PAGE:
Sometimes it's not enough to know what things mean,
sometimes you have to know what things don't mean.
sometimes you have to know what things don't mean.
Santuario de Guadalupe. Decorated for the holidays.
I am fully aware I should have known better than to think all of Mexico is the same but somehow, I did. Because it is a foreign country I suppose, I did not expect to see new things after visiting it for five years, or, on the opposite side of the spectrum, no longer finding the things I had become accustomed to.
I thought of the country as a whole, rather than the sum of its diverse parts. Why should it be different than the US? There, each state has something unique and different to offer, some states you associate with more than others. Same applies here.
Piñata with seven points representing the seven deadly sins.
They are everywhere during this time of year;
gas stations, churches, stores, etc.
Making of smaller piñatas. They started in China but the tradition of
blindfolding the person hitting them began here.
First day the frame is made of newspaper and hung to dry.
Second day color papers and ribbons are added.
Many today are effigies of hated characters ex: Trump nowadays.
Delivery scooter. We have even seen one
fitted with a wheelchair for the driver!
We have since found out that many handicapped people drive these.
Great way to earn an income.
Cutest one-person electric police car ever.
They also use 3-wheel electric Segways.
Super tight parking - driver must come out the passenger side.
The notch on the right side is a stairway to someone’s front door.
|Old roofing tile from Marseilles|
The iguanas are larger, the birds more numerous since they have the protection of the jungle and we have seen several skunks, something we hadn’t smelled since leaving the US. We are told there are many pink flamingos in a nearby protected area and we will visit them soon.
We arrived just a few days before Christmas, wanting to be situated somewhere before the holiday traffic would clog up the road. As it turns out we planned well for many gas stations ran out of gas or had very long lines of cars (upwards of 100 cars) waiting to be filled. We thankfully missed all that by arriving on the 21st.
The three wise men (the one with the black beard is a woman).
So much bling the picture didn't turn out too clear…
There are the usual celebrations we encounter anywhere else around this time of the year. Santa (although he is seen as the imported custom), snowmen, nativity scenes, decorated trees, poinsettias (they are from here after all and are called Noche Buena [good night]), garlands, fireworks, bad music, presents under the tree, rich food, etc. What is a little different is the emphasis put on the three wise men, Melchor, Gaspar, Balthazar (or variations of these names) on January 6th, when kids received their presents, rather than on Christmas day. That day is called Dia de Los Reyes or Epiphany.
Everyone is impressed by the Super Rosca de Reyes. Photographer for the newspaper!
This represents just one block's worth!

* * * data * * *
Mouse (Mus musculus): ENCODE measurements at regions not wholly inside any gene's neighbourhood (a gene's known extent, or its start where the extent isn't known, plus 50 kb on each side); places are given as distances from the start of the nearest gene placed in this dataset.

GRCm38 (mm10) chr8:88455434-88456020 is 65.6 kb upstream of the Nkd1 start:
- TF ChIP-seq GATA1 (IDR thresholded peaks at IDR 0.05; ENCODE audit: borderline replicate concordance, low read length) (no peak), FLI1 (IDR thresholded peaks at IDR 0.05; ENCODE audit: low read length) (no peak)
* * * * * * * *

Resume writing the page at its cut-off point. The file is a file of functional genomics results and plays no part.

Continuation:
Two million sold… and counting
The wreath shape symbolizes a crown (King Herod’s) from whom Mary and Joseph were trying to hide the infant Jesus. Another interpretation is that the circle represents god’s eternal love. The dried fruits on top are jewels of the crown. Hiding a figurine of Jesus inside the bread is part of the symbolism of hiding from persecution or of Jesus in the womb. The person(s) who find the figurine(s) must sponsor the “blessing of the candle party” (Día de la Candelaria or Candlemas) on February 2nd, also Groundhog Day in the US and the midpoint between solstice and equinox. Tamales are an important part of that day’s meals.
Nativity scenes are usually erected on December 12th and stay out until February 2nd, a much longer period than what we are used to. Some of them are so large and intricate they take up much of the house. We have seen homes with three decorated trees over these nativity scenes. From December 3rd through the 12th, they celebrate the Virgin de Guadalupe. In all Mexicans celebrate for nearly 2 months! December 28th, is their version of April Fool’s Day. Another odd event happens on December 23rd in Oaxaca. It is called the Night of the Radishes (La Noche de los Rabanos) when oversized radishes are carved into elaborate figures, originally these were for nativity scenes but today there is a major competition in which vegetables are carved in all kinds of figures.
Clowns and wise men are milling around to listen to kids. It is definitely kids’ time. Kids can speak or write to them asking for specific presents. The tradition is for the kids to leave a shoe, along with water and hay by the door for the three visiting wise men (sometimes called magician kings). The hay and water are for their animals. In exchange the wise men will leave presents for the kids.
The town has life-size sculptures everywhere.
The baker by Miguel Antonio Horn.
First stage of making Brazo de la Reina tamales.
Using masa, chaya, lard, sometimes chicken stock for flavor, eggs,
and a bit of salt, wrapped in banana leaves.
Rolling the tamale in banana leaf
|Steaming the tamale and making the hot sauce|
Serve with hot sauce and pepita (spice).
Time for more exploration…
Hard to think of a white cold holiday when this is what is in our backyard